My group of friends is clustered together near the radiator, deep in conversation. We talk about clothing, styles, fashion, our Shabbos get-togethers, and all things wealthy, impressive people talk about.
I show them how to do the perfect, messy bun.
“Leave a bit of hair out from the left,” I instruct, pulling a kinky strand out of Shani’s hair. It zigzags through her entire face like a highway going coast to coast.
“Now,” we all agree unanimously, “You look like a mensch.”
“Well, well, with Sora Rifka’s flair, we can’t go wrong,” Shani retorts. Her face is paralyzed. She doesn’t move, afraid the strand will shift out of place.
It’s hard to believe that I’m actually part of the inner circle, an active part of the discussions, a dynamic contributor, if I may say so myself. By some sort of miracle, I passed inspection and was allowed entry into The Clique. By now, everyone knows that I’m friends with the elite girls in my grade.
“Who’s hosting this week?” Chevy asks.
I busy myself with organizing my loose-leaf. I can’t host. How can I let my friends in on the secret? Revealing my simple, outdated family to them would risk the status of my friendship. They’ll take one look at my mother, and I’ll drop from the highest to the lowest echelon faster than sand trickling through an hourglass.
I suddenly feel an apple in my face. “Anyone home? Wake up!” Ricky taps my shoulder. “So can you have us over this week for Shalosh Seudos?”
Nobody jumps to rescue me. I’m practically left without a choice. It’s the first time I’ll have them over for Shalosh Seudos. The thought alone terrifies me.
Allow me to explain.
I’m a true FFB. My siblings always tease that the first undershirt I wore after I was born had the word “fashionista” in glittery gold across it — Fashionista From Birth.
I would even believe them if they tell me that it was printed on my forehead.
Ever since I can remember, I’ve loved fashion. Posh things whisper my name. Style beckons to me.
Inherited, you think? Well, the opposite is true! While I grow a few inches taller whenever I huddle in my Moncler coat (and I wear it in 70˚ weather), my siblings are just as happy with their hot pink polka-dotted puffers from Carters. Or happier. And my mother, she’s a different kettle of fish altogether. If the outfit still fits, who cares that people will think she stepped out of a time machine? If the hair band still has teeth, what difference does it make that the hair accessory can be sold as an antique? And her makeup? Total 19th century!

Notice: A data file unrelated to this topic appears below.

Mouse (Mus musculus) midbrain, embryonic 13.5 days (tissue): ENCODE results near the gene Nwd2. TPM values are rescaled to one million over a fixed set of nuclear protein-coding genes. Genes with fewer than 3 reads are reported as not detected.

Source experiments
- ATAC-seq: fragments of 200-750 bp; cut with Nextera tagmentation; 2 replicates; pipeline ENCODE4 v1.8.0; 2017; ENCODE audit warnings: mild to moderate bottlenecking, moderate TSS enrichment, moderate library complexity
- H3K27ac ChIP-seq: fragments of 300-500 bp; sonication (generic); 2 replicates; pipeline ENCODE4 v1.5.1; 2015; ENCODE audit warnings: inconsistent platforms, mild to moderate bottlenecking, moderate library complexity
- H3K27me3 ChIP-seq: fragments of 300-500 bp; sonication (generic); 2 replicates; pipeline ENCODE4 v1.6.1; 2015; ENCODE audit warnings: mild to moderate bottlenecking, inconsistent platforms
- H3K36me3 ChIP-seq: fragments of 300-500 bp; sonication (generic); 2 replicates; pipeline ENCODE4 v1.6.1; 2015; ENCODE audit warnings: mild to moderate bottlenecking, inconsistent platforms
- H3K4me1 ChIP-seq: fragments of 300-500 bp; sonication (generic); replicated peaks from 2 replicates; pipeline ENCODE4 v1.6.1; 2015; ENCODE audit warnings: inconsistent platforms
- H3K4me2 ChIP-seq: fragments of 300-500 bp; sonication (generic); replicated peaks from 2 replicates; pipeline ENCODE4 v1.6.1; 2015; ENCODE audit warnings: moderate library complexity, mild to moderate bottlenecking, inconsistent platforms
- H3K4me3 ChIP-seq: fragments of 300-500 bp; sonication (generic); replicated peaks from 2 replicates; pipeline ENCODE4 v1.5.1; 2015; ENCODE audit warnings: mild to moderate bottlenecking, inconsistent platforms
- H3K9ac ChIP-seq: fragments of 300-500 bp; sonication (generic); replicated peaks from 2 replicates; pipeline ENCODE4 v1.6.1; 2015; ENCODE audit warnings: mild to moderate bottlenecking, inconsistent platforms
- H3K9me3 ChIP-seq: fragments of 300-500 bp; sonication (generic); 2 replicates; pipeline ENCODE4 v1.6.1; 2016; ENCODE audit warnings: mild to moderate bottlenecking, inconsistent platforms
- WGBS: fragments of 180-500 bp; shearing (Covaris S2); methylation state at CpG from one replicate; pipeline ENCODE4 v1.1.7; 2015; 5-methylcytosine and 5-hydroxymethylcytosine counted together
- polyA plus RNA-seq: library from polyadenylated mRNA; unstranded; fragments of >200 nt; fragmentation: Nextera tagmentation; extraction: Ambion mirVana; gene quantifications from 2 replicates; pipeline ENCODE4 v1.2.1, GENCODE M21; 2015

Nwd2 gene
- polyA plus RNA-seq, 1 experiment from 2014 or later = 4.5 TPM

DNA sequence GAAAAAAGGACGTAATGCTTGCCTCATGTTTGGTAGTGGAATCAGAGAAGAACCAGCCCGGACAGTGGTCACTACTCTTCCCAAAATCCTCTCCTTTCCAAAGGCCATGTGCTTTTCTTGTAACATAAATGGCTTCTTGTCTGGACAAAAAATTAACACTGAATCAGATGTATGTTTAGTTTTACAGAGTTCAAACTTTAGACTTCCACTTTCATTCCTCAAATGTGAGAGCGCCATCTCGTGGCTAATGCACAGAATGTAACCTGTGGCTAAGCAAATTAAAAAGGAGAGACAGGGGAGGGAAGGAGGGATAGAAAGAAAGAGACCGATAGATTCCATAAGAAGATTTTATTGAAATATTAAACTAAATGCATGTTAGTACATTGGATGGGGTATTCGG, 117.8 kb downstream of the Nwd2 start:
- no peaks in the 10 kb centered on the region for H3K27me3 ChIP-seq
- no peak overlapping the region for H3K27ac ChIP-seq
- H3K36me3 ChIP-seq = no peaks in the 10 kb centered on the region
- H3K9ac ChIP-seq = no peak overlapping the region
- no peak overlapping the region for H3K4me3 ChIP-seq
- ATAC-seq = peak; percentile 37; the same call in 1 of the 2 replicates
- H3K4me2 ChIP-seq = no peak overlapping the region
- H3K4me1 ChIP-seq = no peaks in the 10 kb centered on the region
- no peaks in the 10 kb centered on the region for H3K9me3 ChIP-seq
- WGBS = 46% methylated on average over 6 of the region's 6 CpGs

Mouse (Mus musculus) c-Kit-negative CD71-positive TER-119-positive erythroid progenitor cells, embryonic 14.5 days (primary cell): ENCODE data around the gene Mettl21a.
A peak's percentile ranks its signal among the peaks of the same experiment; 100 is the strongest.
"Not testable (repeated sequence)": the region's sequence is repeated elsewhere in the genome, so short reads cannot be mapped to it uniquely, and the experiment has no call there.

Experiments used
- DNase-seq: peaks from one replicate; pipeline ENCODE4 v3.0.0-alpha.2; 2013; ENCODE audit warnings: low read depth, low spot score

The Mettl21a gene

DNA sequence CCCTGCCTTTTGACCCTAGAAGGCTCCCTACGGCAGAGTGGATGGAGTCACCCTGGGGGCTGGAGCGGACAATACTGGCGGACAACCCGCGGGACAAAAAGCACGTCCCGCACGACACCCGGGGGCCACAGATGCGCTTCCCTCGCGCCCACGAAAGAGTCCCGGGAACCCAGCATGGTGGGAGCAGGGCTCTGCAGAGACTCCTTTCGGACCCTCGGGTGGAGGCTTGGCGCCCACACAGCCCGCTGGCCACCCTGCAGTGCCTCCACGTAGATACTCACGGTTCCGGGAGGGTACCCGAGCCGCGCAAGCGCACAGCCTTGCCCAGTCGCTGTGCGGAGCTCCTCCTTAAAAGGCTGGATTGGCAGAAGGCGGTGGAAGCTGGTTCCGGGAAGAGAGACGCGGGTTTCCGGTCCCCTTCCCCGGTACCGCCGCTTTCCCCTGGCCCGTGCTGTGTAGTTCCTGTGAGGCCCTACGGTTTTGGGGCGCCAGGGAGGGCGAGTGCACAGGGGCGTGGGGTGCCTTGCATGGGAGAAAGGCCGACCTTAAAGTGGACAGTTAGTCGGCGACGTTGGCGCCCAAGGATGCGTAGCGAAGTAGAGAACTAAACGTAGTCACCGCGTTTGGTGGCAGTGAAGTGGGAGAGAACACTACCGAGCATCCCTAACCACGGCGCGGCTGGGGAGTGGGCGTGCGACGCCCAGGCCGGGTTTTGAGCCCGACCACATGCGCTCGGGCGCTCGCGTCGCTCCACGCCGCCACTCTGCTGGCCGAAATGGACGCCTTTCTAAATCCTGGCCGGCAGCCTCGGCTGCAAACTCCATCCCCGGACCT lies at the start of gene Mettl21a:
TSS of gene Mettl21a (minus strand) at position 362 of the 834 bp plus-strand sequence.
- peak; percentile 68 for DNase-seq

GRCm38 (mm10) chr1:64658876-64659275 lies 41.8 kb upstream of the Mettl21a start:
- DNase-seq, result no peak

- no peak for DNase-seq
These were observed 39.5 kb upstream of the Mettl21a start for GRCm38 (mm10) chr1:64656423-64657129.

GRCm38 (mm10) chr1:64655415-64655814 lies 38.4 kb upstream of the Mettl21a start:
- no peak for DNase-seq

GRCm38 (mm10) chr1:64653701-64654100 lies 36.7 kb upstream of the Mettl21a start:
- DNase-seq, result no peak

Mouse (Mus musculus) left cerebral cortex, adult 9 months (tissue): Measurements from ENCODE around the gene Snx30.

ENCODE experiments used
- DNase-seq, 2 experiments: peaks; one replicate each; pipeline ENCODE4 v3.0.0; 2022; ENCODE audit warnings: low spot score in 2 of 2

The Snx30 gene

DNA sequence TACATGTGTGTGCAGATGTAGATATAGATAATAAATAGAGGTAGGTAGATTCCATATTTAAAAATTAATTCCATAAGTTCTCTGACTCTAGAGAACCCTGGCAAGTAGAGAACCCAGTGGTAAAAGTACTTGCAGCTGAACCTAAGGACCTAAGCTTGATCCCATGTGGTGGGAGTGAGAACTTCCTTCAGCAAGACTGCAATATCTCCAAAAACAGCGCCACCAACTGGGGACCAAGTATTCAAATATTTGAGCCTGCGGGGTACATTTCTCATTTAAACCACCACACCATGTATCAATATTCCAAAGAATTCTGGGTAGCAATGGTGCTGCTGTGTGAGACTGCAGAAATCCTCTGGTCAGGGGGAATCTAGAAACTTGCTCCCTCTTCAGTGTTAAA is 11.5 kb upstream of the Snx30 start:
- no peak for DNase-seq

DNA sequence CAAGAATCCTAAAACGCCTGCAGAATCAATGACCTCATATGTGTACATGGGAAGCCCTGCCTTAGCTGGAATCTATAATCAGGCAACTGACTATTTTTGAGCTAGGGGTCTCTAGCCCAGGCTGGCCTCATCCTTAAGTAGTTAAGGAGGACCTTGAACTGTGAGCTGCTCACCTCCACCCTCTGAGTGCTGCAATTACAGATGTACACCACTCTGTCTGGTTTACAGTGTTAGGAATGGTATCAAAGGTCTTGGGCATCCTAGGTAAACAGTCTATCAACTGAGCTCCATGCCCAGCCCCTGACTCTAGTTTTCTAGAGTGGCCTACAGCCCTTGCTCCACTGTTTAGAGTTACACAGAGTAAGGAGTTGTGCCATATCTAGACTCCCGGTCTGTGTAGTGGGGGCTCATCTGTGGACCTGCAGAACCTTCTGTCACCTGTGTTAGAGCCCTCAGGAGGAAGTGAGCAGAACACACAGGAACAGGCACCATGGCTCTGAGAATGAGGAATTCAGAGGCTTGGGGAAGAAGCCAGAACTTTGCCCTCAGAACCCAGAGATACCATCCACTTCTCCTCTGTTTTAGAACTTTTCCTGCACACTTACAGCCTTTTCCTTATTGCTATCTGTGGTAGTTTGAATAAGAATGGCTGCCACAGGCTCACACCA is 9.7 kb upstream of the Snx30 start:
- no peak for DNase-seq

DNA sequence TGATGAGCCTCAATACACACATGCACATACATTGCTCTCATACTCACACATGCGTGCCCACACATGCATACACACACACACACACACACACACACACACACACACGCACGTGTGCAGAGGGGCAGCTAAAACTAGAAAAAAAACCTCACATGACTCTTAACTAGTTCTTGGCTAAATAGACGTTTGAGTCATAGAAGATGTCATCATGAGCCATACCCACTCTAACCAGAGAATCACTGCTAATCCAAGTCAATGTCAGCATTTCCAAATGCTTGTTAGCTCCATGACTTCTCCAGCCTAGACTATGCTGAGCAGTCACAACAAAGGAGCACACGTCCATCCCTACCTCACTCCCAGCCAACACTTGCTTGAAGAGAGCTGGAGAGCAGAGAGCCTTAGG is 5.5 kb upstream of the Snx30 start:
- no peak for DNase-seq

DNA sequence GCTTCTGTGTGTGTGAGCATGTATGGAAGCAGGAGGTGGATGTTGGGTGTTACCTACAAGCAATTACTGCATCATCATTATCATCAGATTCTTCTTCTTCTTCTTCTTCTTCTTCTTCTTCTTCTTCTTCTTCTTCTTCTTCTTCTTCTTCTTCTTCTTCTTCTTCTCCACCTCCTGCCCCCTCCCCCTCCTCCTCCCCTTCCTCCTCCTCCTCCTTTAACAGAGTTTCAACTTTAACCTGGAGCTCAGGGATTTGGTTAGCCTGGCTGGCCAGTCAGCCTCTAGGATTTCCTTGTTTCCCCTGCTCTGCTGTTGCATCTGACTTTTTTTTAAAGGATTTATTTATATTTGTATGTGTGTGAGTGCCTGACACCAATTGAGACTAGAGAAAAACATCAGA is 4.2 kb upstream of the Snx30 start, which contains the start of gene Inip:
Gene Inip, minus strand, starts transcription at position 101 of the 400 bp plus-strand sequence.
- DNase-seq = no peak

A shopping expedition for me conjures up images of well-dressed, pasted-smile salesladies politely offering you a seat on tufted suede armchair as they bring forward designer pieces, my father’s total annual income printed on the dangling price tag. The crystal chandeliers and black-and-white marble tiling in such stores enchant me. On the other hand, my mom and sisters take immense pleasure in bargain-hunting, pushing piles of clothing to one end of the clearance rack to allow for a glimpse of the top you are attempting to view.
Fashion means absolutely nothing to them. It holds zero value.
“Explain, Sora Rifka! What’s pretty about this?” my sister Nechama asks in all earnestness as she carefully unwraps my new Adidas slides from their white crinkly paper. “What makes these prettier than my imitation crocs from Wonder 99?”
“You’ll never understand!” I say, my fingers tracing the raised letterings on the slipper. The outline of the As and Ds makes me giddy. It feels inexplicably good.
My mother always watches these exchanges in silence. She’s a smart parent. “To each his own,” she says.
Seriously, I sometimes lie awake and wonder how I was even born into this family.
Among my friends, as long as the secret is still mine, I’m adamant that it will remain a secret. They don’t even need to be introduced to my family. The boys will be off in shul, the girls will be off to their own friends, but Mom! Uh oh, Mom! It’ll be so nerdy if she hangs around when I try to make a statement.
Mom is elbow-deep in challah dough when I approach her. That’s my mom. Always baking. Always cooking. She believes in nourishing bodies and nourishing souls. Heavenly aromas are a constant in the house, like classical music in Rachelli’s (her father is a composer). Our poor oven gets no rest and is either accepting or dispensing trays of homemade goodies.